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Complete power failure

Trish's Escape from Hardware Hell Help Board » Hardware » Dead, Dying or Booting Problems » Complete power failure « Previous Next »

Author Message
Ian McKinnon
Posted on Friday, July 5, 2002 - 11:19 am:   

I am completely going off my nut about this, my home built system is as follows: Athlon XP 1900+,MSI KT3 Ultra motherboard (MS6380-E), 512 Mb PC2100 DDR RAM, Maxtor 5400 rpm 30G HD, GeForce2 GTS 32Mb graphics, Fortissimo2 Sound,350w power supply and extra case fan, and my problem is this...

During system heavy tasks such as 3D gameplaying (especially that)my system experiences total power loss, as if someone switched it off at the wall. The system does not reboot itself, I have to switch it on manually. It has happened once or twice on normal tasks such as internet use, but very rarely.

I have run the system with both windows XP and with Windows 98 but it happens with both. I have changed graphics cards, but the same happens with each. I have reformatted and re installed the operating systems/harddrive a number of times incase of corrupt files and started the system with the bare bones, but to no avail. According to PC Alert, the CPU runs about 48-54 degrees and the case at 30-35 degrees, which I think is OK for the system I have. I have also changed between three different power supplies but no change.

I have tried a couple of diagnostic programs but the system freezes before finishing.

Can anyone help? This is really doing my head in.

Any suggestions as to where to start looking would be of great help.
Posted on Friday, July 5, 2002 - 11:24 am:   

athlons need a at least a 400 watt power supply. have you changed out power supply only using 350 watt ones? the power supply should be a good one too, recommended from the manufacturers list.
Ian Mckinnon
Posted on Friday, July 5, 2002 - 11:36 am:   

No, I've only used 350w power supplies, but they all state that they suitable for the athlons.

Do you reckon changing to a 400 watt power supply would stop the above occurring?
Posted on Friday, July 5, 2002 - 3:40 pm:   

not enough power output can cause problems. regardless what they say, athlons require greater amount than 350's can provide, as well as the rest of the hardware, they need to be stable too. sounds like you have a hardware issue anyway, not a software issue if it keeps turning off. it keeps turning off with no errors at all? no blue screens i mean. it's possible a circuit breaker inside the power supply is simply shutting it down, most have fuses. just a guess, but i am not looking at it physically.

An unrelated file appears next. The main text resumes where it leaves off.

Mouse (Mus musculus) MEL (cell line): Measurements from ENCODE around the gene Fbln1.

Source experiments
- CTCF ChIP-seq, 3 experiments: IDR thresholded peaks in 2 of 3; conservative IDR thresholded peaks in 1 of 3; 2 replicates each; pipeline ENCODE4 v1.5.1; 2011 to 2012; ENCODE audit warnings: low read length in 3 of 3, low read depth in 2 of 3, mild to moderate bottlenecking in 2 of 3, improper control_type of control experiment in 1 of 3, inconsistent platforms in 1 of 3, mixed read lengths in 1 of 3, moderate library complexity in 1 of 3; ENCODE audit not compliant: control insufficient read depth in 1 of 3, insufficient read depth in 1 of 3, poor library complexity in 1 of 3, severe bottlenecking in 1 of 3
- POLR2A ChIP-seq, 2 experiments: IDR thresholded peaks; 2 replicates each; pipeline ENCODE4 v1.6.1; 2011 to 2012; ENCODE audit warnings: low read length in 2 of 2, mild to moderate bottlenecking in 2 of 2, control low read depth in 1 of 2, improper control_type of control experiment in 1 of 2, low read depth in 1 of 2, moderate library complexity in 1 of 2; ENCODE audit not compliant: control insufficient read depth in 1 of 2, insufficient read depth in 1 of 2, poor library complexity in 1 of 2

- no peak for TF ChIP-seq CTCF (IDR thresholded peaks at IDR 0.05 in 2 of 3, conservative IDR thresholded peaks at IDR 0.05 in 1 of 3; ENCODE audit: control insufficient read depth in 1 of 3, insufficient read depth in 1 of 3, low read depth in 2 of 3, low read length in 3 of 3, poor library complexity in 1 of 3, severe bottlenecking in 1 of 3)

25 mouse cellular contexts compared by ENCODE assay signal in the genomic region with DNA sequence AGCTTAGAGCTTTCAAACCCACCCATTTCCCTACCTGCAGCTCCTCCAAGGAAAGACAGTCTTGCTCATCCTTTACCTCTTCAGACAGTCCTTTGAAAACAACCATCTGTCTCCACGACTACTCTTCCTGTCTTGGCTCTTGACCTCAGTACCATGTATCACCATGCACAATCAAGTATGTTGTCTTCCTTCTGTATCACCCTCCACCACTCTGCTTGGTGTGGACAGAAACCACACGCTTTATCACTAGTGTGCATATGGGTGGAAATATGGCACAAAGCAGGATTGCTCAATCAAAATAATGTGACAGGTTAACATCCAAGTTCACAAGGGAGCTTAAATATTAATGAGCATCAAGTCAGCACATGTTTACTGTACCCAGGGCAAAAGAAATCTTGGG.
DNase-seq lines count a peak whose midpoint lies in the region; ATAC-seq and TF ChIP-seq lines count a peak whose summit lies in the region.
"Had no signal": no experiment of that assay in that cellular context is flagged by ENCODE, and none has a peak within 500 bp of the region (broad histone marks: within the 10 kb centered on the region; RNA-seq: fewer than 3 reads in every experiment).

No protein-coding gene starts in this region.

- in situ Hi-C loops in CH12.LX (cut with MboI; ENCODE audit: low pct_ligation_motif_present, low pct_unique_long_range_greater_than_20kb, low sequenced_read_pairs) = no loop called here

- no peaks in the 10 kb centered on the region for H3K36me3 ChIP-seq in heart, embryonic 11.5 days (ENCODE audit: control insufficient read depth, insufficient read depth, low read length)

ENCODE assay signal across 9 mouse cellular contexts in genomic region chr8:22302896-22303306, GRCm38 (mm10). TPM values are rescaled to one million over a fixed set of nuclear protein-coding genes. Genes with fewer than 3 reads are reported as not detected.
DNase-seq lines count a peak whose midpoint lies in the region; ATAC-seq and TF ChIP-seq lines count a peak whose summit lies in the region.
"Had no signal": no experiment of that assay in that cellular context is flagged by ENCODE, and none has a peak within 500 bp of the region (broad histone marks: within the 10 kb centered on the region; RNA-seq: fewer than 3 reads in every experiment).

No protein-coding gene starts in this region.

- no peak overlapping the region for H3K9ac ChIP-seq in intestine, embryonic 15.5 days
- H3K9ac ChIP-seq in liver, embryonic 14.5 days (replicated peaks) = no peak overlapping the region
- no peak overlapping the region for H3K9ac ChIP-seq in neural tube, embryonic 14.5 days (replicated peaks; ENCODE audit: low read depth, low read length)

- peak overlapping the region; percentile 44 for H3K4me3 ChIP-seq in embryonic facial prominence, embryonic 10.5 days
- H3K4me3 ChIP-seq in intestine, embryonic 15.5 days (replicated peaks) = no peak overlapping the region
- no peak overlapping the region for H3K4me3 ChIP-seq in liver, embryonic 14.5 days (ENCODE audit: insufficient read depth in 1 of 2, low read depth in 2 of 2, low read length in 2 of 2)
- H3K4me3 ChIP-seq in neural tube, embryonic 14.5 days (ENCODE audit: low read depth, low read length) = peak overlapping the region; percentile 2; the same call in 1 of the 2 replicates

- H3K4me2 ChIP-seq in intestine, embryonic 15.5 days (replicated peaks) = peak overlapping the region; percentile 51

i've got an asus m/b with an athlon 1600+ and almost the same hardware you seem to have but the hard drives are 7200 rpm 30 gig fujitsu's. however, i use a 450 watt power supply and i've had no problems running games or anything even under heavy loads. extra cooling fans too.
Ian McKinnon
Posted on Saturday, July 6, 2002 - 2:59 am:   

Thanks a lot for you help Win, it never occurred to me that it mght be a lack of power. I have a new 400w power supply arriving shortly (AMD approved - won't make that mistake again), so fingers crossed that will sort it!

Cheers again Win, I'll update when I've tried it.

It's a learning curve I suppose...
Ian McKinnon
Posted on Thursday, July 11, 2002 - 7:50 pm:   

Well (sigh) I tried the system with a 400w AMD approved power supply, but the system keeps doing the same thing.

How can I tell how much power my system is using?
Posted on Thursday, July 11, 2002 - 10:38 pm:   

Well, it would appear the only common denominator is the mainboard and cpu. If you have the space, try removing the mainboard and setting it up on a flat table on top of an antistatic bag, hook up a power supply HDD and floppy, and a vid card, it helps if you have a couple momentary switches with leads for power and reset make sure everything is connected properly, power it up and run it like you normally would. play a game or whatever, if the system runs stable than there is probably a contact point between the case back panel and the motherboard at fault. If you experience the same mysterious shutdown problem than you should probably consider replacing the board and/or cpu.
Ian McKinnon
Posted on Friday, July 12, 2002 - 5:23 am:   

E.S. I've tried the system in three different cases, and I always make sure have paper washers between contacts so (though I'm definitely no expert, thats for sure)I'm almost certain it's not a contact problem.

However, i checked the specs on my 'approved' power supply and found the following: